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State v. Cobb: The NC Supreme Court Eases the Requirements for Establishing the Reasonableness of Traffic Checkpoints.

A few days ago, the Supreme Court of North Carolina published their opinion easing the required showing to establish the reasonableness of a DWI/Traffic Checkpoint in State v. Cobb. This opinion reverses a decision by the North Carolina Court of Appeals, which in turn had previously vacated a ruling by a Harnett County trial court denying Defendant’s motion to suppress evidence in their DWI trial.

At issue was whether the trial court sufficiently analyzed the reasonableness of a traffic checkpoint to level required by the Constitution of the United States, and as laid out in the United State Supreme Court case Brown v. Texas.

The Brown test

In Brown, the United States Supreme Court held that in order for a traffic checkpoint to conform to the protection against unreasonable search and seizure guaranteed by the Fourth Amendment of the United States Constitution, a court must (1) weigh the gravity of the public concerns served by the stop (traffic stops and checkpoints are seizures under the Fourth Amendment); (2) the degree to which the seizure advances the public interest; and (3) the severity of the interference with individual liberty.

Since traffic checkpoints implicate the protections of United States Constitution, the Supreme Court’s decision is binding on state courts. As such, when North Carolina courts determine the reasonableness of a traffic checkpoints in our state they must make sure the checkpoints pass the three-part Brown balancing test.

Cobb revisited

Moving back to the Cobb Case, at issue was whether the trial court sufficiently weighed all the factors to determine the reasonableness of the traffic checkpoint as required by Brown. The Court of Appeals held that they did not. They reasoned that while the trial court did indeed make a sufficient finding to establish the third prong of Brown (the severity of the interference with individual liberty), it failed to fully consider all of the factors necessary to establish the other two (gravity of the public concern and the degree the checkpoints advanced a public interest).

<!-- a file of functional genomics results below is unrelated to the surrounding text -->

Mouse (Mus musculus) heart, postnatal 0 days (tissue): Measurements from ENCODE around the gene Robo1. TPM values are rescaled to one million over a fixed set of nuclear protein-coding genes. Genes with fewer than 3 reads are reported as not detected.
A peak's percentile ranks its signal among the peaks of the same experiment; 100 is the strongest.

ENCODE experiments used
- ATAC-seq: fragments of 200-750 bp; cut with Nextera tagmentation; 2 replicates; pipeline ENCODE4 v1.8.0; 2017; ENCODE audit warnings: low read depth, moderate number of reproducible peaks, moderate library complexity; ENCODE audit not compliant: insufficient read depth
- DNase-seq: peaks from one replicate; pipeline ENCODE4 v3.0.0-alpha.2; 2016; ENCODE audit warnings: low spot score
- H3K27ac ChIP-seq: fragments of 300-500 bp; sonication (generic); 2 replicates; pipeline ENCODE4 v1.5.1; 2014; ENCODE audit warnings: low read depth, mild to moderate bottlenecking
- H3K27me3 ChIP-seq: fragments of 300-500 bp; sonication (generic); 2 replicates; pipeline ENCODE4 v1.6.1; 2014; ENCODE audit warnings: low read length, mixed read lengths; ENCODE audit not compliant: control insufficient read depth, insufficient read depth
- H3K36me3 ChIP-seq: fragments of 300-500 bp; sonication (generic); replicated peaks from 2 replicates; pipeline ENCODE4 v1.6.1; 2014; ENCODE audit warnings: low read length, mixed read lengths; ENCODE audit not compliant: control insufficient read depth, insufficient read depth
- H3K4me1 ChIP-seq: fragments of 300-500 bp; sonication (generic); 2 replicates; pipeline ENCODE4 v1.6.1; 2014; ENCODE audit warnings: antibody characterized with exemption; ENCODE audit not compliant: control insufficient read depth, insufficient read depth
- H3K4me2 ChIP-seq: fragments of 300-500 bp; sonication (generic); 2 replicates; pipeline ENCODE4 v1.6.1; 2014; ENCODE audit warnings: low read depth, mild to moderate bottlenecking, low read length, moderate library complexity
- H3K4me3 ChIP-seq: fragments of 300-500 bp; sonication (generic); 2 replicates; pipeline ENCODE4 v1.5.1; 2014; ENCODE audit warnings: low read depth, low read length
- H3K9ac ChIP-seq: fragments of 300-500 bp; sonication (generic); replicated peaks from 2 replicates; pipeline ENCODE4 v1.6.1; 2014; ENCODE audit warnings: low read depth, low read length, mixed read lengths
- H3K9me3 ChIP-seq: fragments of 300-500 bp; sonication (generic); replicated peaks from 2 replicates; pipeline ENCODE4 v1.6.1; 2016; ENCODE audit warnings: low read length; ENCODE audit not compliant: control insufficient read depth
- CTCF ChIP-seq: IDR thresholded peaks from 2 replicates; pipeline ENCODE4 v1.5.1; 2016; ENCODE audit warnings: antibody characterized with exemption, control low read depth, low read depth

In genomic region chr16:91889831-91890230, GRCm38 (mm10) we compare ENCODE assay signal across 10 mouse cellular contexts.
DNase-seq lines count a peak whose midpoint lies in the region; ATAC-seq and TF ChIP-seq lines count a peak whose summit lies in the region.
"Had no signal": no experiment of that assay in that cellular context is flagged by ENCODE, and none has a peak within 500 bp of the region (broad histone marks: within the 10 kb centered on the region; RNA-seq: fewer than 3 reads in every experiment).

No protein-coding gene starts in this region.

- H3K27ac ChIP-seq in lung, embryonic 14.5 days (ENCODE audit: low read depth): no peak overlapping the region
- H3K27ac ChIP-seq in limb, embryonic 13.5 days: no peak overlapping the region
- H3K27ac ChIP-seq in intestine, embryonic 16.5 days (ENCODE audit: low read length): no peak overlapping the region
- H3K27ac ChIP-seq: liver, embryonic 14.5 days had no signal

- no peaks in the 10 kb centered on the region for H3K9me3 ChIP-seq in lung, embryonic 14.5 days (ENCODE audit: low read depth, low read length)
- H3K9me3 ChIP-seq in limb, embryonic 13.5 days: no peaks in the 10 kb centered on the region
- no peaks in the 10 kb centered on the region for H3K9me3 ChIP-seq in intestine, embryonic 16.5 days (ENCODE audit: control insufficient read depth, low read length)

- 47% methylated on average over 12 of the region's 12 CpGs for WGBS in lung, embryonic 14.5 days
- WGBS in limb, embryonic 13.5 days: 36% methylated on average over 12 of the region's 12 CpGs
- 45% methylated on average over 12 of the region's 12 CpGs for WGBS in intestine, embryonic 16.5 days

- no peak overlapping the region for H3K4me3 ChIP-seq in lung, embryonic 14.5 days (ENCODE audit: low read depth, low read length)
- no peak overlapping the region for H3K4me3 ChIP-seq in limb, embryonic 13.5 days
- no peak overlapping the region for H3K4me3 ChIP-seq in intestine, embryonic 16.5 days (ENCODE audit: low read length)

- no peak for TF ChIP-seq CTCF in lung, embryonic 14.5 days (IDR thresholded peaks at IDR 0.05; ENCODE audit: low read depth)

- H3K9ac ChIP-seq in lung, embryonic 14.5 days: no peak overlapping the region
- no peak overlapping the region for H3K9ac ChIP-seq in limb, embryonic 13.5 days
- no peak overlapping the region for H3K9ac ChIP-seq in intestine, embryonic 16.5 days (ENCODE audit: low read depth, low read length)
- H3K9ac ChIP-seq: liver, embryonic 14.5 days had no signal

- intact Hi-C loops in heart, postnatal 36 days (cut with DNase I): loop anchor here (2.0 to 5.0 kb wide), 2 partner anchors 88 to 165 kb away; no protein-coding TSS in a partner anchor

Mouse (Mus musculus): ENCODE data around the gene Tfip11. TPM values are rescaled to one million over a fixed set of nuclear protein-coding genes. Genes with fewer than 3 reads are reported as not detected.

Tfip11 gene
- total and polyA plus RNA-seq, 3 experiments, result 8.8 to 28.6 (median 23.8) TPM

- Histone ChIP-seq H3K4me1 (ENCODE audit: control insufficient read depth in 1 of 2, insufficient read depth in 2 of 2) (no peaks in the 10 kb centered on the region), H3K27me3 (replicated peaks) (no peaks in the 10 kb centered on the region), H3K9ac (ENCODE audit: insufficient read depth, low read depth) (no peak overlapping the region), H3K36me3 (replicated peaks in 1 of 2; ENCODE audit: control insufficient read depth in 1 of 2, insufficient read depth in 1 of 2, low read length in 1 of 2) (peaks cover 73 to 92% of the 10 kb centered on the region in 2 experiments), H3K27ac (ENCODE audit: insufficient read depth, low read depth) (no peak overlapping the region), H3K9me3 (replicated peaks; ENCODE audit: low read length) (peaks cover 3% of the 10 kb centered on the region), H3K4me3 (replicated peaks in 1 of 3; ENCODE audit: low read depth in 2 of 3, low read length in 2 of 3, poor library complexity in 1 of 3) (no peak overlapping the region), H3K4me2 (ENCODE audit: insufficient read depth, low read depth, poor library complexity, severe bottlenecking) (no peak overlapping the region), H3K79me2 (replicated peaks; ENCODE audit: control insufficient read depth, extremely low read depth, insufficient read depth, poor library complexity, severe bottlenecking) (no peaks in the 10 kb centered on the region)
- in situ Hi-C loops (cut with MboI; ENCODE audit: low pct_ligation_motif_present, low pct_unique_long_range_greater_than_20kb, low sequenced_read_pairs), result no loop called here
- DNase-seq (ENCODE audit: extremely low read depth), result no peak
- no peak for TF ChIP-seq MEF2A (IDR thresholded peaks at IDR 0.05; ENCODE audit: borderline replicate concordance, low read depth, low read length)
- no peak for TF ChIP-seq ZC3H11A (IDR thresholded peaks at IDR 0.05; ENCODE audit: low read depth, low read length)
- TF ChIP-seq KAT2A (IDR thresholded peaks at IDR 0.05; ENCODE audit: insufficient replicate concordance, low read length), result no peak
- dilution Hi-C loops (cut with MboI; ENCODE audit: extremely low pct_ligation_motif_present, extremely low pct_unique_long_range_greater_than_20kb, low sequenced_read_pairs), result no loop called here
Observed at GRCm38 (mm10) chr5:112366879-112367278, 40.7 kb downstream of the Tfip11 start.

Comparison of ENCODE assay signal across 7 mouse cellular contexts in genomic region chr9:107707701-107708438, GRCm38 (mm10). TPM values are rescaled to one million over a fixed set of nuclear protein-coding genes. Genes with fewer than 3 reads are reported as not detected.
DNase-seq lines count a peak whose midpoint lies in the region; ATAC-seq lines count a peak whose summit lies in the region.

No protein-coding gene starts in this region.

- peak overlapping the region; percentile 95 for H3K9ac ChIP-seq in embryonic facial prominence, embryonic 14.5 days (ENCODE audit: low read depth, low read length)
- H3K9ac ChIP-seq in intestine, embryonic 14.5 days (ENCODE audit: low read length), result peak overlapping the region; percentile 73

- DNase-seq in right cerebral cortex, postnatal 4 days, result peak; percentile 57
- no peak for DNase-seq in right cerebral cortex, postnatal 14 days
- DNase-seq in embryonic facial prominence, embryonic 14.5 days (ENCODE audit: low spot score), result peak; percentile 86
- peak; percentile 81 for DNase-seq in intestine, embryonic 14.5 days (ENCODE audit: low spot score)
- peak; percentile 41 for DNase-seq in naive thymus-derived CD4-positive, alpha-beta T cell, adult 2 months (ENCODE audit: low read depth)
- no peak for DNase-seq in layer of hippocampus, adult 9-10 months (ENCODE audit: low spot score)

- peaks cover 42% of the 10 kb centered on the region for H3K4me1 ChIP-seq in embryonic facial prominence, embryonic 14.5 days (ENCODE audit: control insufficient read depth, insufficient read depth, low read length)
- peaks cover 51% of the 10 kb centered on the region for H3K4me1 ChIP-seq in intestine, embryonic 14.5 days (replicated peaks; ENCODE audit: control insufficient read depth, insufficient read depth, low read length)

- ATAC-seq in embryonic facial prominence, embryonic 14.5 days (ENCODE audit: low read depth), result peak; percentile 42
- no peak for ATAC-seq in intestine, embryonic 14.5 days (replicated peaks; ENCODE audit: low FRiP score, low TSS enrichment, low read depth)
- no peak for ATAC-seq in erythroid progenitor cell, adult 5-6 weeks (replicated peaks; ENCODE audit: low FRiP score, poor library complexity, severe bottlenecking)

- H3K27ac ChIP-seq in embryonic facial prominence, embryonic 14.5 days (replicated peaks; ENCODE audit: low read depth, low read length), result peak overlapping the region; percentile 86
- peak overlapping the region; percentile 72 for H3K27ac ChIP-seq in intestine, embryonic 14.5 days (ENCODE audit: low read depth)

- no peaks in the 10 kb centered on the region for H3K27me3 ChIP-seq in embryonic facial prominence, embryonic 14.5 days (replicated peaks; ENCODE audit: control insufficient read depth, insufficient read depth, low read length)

Put another way, the Court of Appeals said that in order for a court to establish that a checkpoint is reasonable, it must make sure that it is doing a full enough analysis of the facts and circumstances to make sure the checkpoint passes a bare minimum constitutional requirements. If they do not, as a matter of law, the checkpoint is not reasonable and evidence gathered from the stop must be suppressed.

Unfortunately, the Supreme Court of North Carolina disagreed. Specifically, the Supreme Court examined the record of the case, and determined that based on the undisputed findings of fact, that all of the necessary points were established, and the traffic checkpoint was reasonable, regardless of whether or not the trial court actually took the time to sufficiently identify them when making its ruling.

What does this mean?

It may not seem like a big shift, but the practical result of this decision is a further tipping of the scales of justice in favor of the state. Moreover, this ruling also may disincentivize judges from engaging in a full and thorough analysis of the facts and law at hand; for even if they may fail to conduct a thorough analysis of the facts, the state can just argue the necessary facts were established by the record anyway.  

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Robert C. DiDomenico III

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